February 13, 2017: Neuropsychologia
https://www.readbyqxmd.com/read/28209520/deconstructing-empathy-neuroanatomical-dissociations-between-affect-sharing-and-prosocial-motivation-using-a-patient-lesion-model
#6
Suzanne M Shdo, Kamalini G Ranasinghe, Kelly A Gola, Clinton J Mielke, Paul V Sukhanov, Bruce L Miller, Katherine P Rankin
Affect sharing and prosocial motivation are integral parts of empathy that are conceptually and mechanistically distinct. We used a neurodegenerative disease (NDG) lesion model to more directly examine the neural correlates of these two aspects of real-world empathic responding. The study enrolled 275 participants, including 44 healthy older controls and 231 patients diagnosed with one of five neurodegenerative diseases (75 Alzheimer's disease, 58 behavioral variant frontotemporal dementia (bvFTD), 42 semantic variant primary progressive aphasia (svPPA), 28 progressive supranuclear palsy, and 28 non-fluent variant (nfvPPA)...
February 13, 2017: Neuropsychologia
https://www.readbyqxmd.com/read/28202336/functional-connectivity-in-resting-state-as-a-phonemic-fluency-ability-measure
#7
Anna Miró-Padilla, Elisenda Bueichekú, Noelia Ventura-Campos, María-Ángeles Palomar-García, César Ávila
There is some evidence that functional connectivity (FC) measures obtained at rest may reflect individual differences in cognitive capabilities. We tested this possibility by using the FAS test as a measure of phonemic fluency. Seed regions of the main brain areas involved in this task were extracted from meta-analysis results (Wagner et al., 2014) and used for pairwise resting-state FC analysis. Ninety-three undergraduates completed the FAS test outside the scanner. A correlation analysis was conducted between the F-A-S scores (behavioral testing) and the pairwise FC pattern of verbal fluency regions of interest...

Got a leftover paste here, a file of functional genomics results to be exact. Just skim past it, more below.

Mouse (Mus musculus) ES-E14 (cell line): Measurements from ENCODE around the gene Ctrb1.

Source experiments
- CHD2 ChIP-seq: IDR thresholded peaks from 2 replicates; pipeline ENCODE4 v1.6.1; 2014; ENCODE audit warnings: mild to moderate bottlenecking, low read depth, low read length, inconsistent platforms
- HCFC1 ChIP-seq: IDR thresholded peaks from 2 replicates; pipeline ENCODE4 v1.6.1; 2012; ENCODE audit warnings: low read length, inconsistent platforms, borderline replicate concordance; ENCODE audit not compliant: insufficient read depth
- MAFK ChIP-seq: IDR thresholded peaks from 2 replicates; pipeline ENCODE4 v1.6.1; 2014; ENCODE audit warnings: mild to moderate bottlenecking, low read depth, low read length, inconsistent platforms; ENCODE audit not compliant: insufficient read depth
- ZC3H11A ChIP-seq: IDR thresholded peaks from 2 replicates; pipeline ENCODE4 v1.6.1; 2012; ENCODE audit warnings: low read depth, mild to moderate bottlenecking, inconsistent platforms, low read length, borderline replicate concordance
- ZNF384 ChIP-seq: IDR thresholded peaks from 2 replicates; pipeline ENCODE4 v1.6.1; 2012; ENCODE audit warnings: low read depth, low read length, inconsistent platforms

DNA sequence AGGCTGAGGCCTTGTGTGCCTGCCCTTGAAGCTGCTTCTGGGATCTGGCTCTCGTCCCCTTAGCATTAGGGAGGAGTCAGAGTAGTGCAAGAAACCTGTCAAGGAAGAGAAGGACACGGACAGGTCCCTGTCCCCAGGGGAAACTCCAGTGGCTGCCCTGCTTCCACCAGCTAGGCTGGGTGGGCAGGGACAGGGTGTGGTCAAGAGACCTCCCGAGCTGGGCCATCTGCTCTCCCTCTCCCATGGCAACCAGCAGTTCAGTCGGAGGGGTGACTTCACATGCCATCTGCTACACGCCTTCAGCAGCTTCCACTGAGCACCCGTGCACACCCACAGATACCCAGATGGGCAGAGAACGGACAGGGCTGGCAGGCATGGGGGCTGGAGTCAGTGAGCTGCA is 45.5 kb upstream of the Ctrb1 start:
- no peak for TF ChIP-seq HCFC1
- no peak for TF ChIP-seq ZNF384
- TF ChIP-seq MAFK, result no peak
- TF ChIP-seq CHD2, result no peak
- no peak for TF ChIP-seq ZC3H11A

February 12, 2017: Neuropsychologia
https://www.readbyqxmd.com/read/28189494/motor-activation-during-action-perception-depends-on-action-interpretation
#8
Barbara Pomiechowska, Gergely Csibra
Since the discovery of motor mirroring, the involvement of the motor system in action interpretation has been widely discussed. While some theories proposed that motor mirroring underlies human action understanding, others suggested that it is a corollary of action interpretation. We put these two accounts to the test by employing superficially similar actions that invite radically different interpretations of the underlying intentions. Using an action-observation task, we assessed motor activation (as indexed by the suppression of the EEG mu rhythm) in response to actions typically interpreted as instrumental (e...
February 9, 2017: Neuropsychologia
https://www.readbyqxmd.com/read/28189493/strategic-use-of-reminders-in-an-intention-offloading-task-do-individuals-with-autism-spectrum-conditions-compensate-for-memory-difficulties
#9
Mouslim Cherkaoui, Sam J Gilbert
Previous studies have found that individuals with autism spectrum conditions (ASC) can have difficulty remembering to execute delayed intentions. However, in these studies participants were prevented from setting external reminders, whereas the use of such reminders in everyday life is commonplace (e.g. calendars, to-do lists, smartphone alerts). In the present study, 28 participants with ASC and 24 matched neurotypicals performed a task requiring them to remember delayed intentions. In the first phase participants were required to use unaided memory, whereas in the second they had the option to offload their intentions by setting reminders if they wished...
February 8, 2017: Neuropsychologia
https://www.readbyqxmd.com/read/28174049/subthalamic-nucleus-deep-brain-stimulation-affects-distractor-interference-in-auditory-working-memory
#10
Corrie R Camalier, Alice Y Wang, Lindsey G McIntosh, Sohee Park, Joseph S Neimat
Computational and theoretical accounts hypothesize the basal ganglia play a supramodal "gating" role in the maintenance of working memory representations, especially in preservation from distractor interference. There are currently two major limitations to this account. The first is that supporting experiments have focused exclusively on the visuospatial domain, leaving questions as to whether such "gating" is domain-specific. The second is that current evidence relies on correlational measures, as it is extremely difficult to causally and reversibly manipulate subcortical structures in humans...